Stem Cell Biology & Gene Therapy: Mostoslavsky Lab

Basic Science Research


Gustavo Mostoslavsky MD PhD

Welcome to the Mostoslavsky Lab!

Mission StatementGus 1

The Mostoslavsky Lab is a basic science laboratory in the Section of Gastroenterology in the Department of Medicine at Boston University, affiliated with the Boston University Center for Regenerative Medicine (CReM). Our goal is to study human biology in normal and disease states, through the use of stem cells in general and pluripotent stem cells in particular, with two major focuses: gastrointestinal tract and immunity/inflammation. We believe that by discovering the mechanisms involved in stem cell self-renewal and differentiation we will be able to manipulate stem cell fate and use it as the basis for the correction of several diseases. Project areas in the lab focuses on the use of different stem cell populations, including embryonic stem cells, induced Pluripotent Stem (iPS) cells, hematopoietic stem cells and intestinal stem cells and their genetic manipulation by lentiviral vectors.

Specific Areas of Research

iPS cells
Our lab has a major interest in the study of induced Pluripotent Stem cells or iPS cells and the development of tools for their generation and characterization. ipscoloniesPioneering work by the laboratory of Dr. Yamanaka showed that fibroblasts transduced with retroviral vectors expressing four transcription factors, Oct4, Klf4, Sox2 and cMyc can be reprogrammed to become pluripotent stem cells that appear almost indistinguishable from ESC. In contrast to ESC, iPS cells are genetically identical to the individual from whom they are derived, raising the prospect of utilizing iPS cells for autologous cell based therapies without risk of rejection. We have previously developed a single lentiviral vector expressing a stem cell cst8-d12assette, named STEMCCA, capable of generating iPS cells from post-natal fibroblasts and peripheral blood with very high efficiency that became the industry standard. We have also modified it to make it excisable and have used it to generate mouse and human iPS cells free of exogenous transgenes. We now aim at using iPS cells for disease modeling and study their potential for regenerative medicine.

iPS Cell Modeling of Intestinal Differentiation
One major focus of the lab is the utilization of iPS Cells for the study of intestinal differentiation with a particular interest in Colorectal Carcinoma (CRC). For this purpose we have generated iPSC from individuals suffering from FAP and Lynch Syndrome, the two most highly penetrant hereditary forms of CRC. We have established in the lab robust differentiation protocols for the induction of intestinal specification of these disease-specific iPSC. By studying the earlier events associated with intestinal differentiation comparing the normal and mutant cells we aim at discovering the basic meEdu activated b-cat DAPI merged croppedchanisms involved in tumor development in the gastrointestinal tract.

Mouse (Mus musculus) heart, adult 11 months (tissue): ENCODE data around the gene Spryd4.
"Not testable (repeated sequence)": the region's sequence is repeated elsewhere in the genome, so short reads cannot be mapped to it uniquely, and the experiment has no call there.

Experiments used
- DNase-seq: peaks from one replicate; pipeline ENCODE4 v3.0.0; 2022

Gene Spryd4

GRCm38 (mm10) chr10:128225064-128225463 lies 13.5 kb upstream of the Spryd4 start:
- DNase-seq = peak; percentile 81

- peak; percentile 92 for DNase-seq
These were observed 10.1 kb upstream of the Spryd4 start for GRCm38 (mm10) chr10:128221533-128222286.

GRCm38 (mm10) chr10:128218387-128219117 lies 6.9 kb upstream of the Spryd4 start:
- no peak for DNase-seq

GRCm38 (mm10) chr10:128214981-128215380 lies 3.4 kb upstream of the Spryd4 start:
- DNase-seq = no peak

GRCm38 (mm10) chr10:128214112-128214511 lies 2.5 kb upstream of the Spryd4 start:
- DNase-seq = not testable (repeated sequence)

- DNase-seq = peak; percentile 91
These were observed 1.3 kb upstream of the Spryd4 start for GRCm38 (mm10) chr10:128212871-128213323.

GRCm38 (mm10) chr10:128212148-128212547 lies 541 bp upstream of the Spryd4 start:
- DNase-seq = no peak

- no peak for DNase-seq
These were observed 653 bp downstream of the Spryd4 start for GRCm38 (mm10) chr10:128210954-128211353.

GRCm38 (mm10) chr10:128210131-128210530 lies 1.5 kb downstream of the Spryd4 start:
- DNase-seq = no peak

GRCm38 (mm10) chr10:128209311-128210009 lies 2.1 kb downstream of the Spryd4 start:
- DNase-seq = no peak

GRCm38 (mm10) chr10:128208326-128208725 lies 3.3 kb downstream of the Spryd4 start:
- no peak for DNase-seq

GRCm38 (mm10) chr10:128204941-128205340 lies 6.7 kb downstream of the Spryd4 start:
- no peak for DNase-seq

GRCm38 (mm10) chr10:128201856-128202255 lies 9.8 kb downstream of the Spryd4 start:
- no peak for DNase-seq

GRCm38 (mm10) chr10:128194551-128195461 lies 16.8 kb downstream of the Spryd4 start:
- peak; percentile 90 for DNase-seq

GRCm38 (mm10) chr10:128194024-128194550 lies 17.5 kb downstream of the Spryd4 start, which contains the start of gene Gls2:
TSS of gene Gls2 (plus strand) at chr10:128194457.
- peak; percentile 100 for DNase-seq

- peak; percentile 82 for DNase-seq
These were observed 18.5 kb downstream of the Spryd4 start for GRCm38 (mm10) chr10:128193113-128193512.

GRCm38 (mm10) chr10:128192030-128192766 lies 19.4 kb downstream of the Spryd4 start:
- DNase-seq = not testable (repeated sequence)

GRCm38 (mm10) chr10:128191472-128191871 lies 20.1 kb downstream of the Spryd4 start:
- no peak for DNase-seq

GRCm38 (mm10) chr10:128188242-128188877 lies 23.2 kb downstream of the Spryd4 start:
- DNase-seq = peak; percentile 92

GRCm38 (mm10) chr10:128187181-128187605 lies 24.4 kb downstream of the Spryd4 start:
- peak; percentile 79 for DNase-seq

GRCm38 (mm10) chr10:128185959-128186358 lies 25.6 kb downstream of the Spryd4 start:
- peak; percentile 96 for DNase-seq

iPS Cell Modeling of Hepatic Differentiation
Several projects in the lab utilizes the liver differentiated progeny of iPSC to study genetic and infectious diseases affecting the liver. We have recently started a collaboration with the BU NEIDL to study Ebola virus entry and replication utilizing human iPSC-derived hepatocytes. By accessing primary human target cells we hope to establish a new paradigm in the use of iPSC-derived cells for infectious diseases. We have also

iPS Cell Modeling of Immune/Inflammatory Cell Differentiation
Our long standing interest in the immune system now focuses in the utilization of iPSC-derived immune cells, including myeloid dendritic cells (mDCs), T cells and others as the basis to study several inflammatory diseases such as lupus erythematosus and the signaling cascade responsible for immune dysregulation. Dendritic cells play a central role in the modulation of the immune response and several inflammatory diseases have been shown to have altered mDC function. We aim at generating iPSC containing mutations in IRF5, Myd88, UNC93, TLRs and other relevant genes to test their role in mDC function compared to normal cells.

Hematopoietic Stem Cell Manipulation for the Study of Stem Cell Self-Renewal and Differentiation
Hematopoietic Stem Cells (HSCs) are the most thoroughly characterized stem cell population in the body and their study has resulted in well established methods for their isolation, purification and reliable assays of HSC function. During the last few years we have substantially improved our ability to genetically manipulate HSCs using viral vectors for gene transfer. Despite these efforts, few genes are known to play a role in the processes of stem cell self-renewal and differentiation. Understanding the molecular mechanisms that govern those unique functions are crucial for developing the promise that stem cells hold for developmental biology and regenerative medicine. 

3D Bioprinting
A novel exciting area of research in the lab is the use of human iPSC for the 3D reconstruction of liver and gut organs. For this purpose we have recently acquired a new 4th generation Bioplotter to test new biomaterials for the establishment of functional miniorgans combining differentiated cells, such as hepatocytes, intestinal and endothelial cells.

Lab 2016

Primary teaching affiliate
of BU School of Medicine